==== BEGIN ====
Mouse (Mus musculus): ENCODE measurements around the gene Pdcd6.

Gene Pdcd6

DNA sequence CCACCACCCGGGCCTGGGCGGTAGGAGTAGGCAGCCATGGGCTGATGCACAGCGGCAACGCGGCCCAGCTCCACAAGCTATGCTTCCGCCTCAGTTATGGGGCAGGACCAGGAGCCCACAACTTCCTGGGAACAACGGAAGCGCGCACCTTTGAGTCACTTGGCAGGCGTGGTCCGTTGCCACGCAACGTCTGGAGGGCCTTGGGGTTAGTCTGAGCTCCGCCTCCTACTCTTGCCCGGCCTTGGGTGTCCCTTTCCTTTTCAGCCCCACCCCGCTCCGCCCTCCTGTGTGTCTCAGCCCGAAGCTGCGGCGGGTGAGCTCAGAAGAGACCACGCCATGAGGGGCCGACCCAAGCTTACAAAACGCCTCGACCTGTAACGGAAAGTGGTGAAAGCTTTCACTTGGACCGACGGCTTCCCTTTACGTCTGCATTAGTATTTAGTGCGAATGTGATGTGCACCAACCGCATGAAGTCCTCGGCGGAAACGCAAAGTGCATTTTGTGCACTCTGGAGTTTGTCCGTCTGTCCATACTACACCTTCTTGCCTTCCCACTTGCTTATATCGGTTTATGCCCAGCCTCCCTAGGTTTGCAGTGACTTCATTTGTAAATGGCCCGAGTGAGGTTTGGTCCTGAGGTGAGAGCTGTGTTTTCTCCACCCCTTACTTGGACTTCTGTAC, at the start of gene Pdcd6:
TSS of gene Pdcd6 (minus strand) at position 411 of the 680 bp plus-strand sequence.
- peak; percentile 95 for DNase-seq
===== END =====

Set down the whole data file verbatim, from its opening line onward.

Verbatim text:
Mouse (Mus musculus): ENCODE measurements around the gene Pdcd6.

Gene Pdcd6

DNA sequence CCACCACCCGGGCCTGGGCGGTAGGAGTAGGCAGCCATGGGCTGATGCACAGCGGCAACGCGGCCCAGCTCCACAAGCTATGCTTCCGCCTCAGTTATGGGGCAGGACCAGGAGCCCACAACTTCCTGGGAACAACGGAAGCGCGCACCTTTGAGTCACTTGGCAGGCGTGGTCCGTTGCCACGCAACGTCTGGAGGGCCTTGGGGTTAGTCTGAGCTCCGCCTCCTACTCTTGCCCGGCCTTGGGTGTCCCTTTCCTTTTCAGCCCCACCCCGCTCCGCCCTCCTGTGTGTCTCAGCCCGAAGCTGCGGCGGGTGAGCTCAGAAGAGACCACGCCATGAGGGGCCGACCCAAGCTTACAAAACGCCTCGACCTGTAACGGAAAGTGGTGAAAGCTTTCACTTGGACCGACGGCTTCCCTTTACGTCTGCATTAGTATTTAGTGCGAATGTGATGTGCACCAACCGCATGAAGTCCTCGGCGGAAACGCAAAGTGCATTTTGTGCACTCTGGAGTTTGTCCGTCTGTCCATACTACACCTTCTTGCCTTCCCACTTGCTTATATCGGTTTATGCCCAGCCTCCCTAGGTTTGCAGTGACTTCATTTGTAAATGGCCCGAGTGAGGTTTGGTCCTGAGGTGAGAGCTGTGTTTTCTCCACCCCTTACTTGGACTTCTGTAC, at the start of gene Pdcd6:
TSS of gene Pdcd6 (minus strand) at position 411 of the 680 bp plus-strand sequence.
- peak; percentile 95 for DNase-seq